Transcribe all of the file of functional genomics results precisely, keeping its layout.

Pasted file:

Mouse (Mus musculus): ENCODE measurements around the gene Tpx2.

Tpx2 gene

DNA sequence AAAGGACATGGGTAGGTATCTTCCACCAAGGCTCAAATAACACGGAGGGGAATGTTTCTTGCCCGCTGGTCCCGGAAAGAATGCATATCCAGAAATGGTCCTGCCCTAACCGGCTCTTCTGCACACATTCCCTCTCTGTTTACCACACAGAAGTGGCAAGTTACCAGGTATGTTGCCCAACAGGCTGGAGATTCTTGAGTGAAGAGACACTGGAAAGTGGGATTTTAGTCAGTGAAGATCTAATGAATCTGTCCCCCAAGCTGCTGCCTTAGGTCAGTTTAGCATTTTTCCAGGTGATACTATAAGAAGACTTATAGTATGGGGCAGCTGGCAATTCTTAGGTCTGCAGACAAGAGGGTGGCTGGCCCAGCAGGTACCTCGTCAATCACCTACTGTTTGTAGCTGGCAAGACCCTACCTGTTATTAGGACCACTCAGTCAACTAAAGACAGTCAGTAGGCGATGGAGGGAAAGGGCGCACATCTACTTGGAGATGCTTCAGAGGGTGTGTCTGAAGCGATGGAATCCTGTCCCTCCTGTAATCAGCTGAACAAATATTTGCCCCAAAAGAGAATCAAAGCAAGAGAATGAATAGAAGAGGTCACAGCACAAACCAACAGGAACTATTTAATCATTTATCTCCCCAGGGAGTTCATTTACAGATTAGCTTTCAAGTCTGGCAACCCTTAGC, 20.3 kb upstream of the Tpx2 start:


Mouse (Mus musculus): ENCODE measurements around the gene Tpx2.

Tpx2 gene

DNA sequence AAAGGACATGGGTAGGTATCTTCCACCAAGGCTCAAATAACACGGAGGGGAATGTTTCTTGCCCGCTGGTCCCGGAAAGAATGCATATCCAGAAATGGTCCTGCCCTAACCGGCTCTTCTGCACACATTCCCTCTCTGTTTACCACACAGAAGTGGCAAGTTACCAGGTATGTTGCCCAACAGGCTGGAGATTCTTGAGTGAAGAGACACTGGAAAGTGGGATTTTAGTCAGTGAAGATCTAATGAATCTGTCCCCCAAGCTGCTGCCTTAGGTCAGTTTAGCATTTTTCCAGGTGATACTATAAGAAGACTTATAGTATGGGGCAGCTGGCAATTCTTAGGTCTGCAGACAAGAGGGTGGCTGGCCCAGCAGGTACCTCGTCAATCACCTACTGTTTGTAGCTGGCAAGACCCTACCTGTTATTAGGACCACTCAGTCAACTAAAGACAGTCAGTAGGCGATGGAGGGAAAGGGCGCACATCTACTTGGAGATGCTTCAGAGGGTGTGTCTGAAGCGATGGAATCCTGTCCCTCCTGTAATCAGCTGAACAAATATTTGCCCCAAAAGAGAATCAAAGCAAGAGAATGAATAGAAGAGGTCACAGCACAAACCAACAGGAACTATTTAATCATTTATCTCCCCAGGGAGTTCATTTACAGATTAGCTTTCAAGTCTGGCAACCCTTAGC, 20.3 kb upstream of the Tpx2 start: